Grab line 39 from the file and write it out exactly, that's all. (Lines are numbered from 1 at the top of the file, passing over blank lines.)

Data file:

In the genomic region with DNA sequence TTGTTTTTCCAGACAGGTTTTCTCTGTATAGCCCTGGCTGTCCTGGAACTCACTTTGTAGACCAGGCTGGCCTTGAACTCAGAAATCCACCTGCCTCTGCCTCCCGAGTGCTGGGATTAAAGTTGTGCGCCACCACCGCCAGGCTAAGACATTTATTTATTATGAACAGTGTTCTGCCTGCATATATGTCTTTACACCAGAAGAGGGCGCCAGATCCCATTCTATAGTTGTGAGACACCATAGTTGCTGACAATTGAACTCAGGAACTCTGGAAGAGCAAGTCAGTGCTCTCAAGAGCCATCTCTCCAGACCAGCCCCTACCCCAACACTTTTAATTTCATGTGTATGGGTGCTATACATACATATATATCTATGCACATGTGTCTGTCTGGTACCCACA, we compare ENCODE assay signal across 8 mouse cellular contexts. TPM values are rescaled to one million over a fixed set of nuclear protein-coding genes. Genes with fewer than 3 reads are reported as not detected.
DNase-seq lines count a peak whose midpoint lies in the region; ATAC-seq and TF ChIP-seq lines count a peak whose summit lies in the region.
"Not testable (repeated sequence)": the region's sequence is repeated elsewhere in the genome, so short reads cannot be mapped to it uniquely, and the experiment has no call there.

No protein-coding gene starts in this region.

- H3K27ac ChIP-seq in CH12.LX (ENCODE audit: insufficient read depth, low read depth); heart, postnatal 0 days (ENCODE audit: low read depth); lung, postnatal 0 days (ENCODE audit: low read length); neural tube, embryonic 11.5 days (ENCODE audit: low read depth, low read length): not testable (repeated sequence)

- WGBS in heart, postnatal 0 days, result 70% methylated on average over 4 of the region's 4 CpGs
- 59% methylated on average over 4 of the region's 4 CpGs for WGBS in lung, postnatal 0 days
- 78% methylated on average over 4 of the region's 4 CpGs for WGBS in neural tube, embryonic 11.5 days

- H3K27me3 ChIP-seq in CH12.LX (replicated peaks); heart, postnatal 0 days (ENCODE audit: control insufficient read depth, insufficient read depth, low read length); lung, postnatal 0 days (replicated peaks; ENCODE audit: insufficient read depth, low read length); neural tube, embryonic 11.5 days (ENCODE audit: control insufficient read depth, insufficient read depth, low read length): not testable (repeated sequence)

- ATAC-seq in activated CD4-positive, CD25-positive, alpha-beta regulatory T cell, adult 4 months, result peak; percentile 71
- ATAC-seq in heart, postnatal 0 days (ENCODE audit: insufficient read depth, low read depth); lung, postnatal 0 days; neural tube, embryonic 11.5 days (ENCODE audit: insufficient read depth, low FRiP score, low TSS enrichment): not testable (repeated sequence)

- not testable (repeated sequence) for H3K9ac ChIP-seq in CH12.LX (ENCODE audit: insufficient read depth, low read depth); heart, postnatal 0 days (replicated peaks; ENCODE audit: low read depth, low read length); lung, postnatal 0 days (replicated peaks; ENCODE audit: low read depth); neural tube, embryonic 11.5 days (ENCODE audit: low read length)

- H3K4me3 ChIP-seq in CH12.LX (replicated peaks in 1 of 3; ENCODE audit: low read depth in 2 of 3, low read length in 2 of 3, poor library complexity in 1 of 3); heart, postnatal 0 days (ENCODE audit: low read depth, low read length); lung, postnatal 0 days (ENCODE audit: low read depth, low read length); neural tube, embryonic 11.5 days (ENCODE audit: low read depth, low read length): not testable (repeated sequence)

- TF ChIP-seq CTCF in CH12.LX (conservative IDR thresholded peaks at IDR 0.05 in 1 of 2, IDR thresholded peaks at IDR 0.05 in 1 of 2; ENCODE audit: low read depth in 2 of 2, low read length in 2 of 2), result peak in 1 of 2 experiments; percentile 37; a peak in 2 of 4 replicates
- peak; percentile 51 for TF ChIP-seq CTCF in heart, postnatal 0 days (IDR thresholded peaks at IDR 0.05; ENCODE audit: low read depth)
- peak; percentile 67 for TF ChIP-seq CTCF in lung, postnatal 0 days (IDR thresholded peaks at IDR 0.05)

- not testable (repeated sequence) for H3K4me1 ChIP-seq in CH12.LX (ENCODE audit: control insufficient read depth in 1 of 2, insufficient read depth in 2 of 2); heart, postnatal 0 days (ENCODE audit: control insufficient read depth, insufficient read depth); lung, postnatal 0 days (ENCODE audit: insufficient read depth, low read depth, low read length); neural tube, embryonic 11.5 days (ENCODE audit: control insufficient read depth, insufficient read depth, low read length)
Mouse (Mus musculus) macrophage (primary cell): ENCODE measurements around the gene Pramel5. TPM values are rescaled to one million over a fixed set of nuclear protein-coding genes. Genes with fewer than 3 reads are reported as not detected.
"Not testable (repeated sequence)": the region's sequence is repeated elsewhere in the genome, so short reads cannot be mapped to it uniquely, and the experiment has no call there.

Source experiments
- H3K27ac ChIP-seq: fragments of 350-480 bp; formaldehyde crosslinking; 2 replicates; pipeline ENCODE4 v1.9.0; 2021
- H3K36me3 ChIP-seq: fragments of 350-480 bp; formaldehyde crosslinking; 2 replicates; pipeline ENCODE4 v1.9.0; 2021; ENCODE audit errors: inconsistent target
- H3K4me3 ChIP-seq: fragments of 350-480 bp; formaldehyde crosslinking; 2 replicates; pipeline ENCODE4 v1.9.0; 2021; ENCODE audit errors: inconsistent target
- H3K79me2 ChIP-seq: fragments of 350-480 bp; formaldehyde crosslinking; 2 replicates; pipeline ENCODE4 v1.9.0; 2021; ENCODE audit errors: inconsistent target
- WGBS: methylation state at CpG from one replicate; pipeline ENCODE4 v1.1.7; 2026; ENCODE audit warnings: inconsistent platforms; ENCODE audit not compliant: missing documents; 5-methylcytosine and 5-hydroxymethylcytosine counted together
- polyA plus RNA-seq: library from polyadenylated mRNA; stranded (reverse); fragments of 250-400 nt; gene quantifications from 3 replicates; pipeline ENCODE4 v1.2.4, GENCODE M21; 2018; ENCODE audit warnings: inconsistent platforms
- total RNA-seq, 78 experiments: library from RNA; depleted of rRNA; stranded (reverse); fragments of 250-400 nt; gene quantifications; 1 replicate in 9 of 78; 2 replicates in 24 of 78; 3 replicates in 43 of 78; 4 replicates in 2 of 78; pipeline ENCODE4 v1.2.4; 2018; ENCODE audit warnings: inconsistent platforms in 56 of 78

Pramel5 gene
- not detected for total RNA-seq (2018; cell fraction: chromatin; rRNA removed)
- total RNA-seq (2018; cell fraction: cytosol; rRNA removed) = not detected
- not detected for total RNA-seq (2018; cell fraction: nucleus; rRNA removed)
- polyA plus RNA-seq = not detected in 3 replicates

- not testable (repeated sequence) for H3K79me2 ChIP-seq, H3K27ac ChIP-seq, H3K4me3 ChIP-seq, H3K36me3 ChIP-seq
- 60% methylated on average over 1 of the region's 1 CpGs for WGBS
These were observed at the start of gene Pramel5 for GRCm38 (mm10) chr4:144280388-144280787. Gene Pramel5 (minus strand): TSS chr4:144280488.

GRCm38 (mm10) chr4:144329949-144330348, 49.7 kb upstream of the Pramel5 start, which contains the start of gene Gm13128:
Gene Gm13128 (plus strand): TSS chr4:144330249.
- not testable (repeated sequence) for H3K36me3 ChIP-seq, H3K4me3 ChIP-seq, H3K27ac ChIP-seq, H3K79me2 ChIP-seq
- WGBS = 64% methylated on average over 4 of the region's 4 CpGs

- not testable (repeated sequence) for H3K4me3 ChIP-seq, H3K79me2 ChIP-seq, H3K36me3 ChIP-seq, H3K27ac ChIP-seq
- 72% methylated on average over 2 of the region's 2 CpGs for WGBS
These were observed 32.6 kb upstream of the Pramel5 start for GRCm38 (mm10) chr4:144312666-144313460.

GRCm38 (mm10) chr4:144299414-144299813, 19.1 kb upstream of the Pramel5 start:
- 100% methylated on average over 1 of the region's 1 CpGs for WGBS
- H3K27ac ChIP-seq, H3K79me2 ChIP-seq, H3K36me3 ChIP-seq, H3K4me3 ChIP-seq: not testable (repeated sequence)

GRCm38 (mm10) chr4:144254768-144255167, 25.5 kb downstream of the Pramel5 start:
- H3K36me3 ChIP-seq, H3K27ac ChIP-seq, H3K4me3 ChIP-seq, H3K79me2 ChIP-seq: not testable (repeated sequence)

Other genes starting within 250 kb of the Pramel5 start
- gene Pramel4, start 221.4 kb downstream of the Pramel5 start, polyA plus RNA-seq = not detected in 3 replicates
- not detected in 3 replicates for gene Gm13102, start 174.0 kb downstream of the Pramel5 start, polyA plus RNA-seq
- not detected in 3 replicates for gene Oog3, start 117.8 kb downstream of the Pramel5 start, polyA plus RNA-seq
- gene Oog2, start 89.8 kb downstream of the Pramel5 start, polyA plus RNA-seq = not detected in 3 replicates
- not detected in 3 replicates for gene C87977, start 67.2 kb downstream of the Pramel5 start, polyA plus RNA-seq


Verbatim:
- WGBS = 64% methylated on average over 4 of the region's 4 CpGs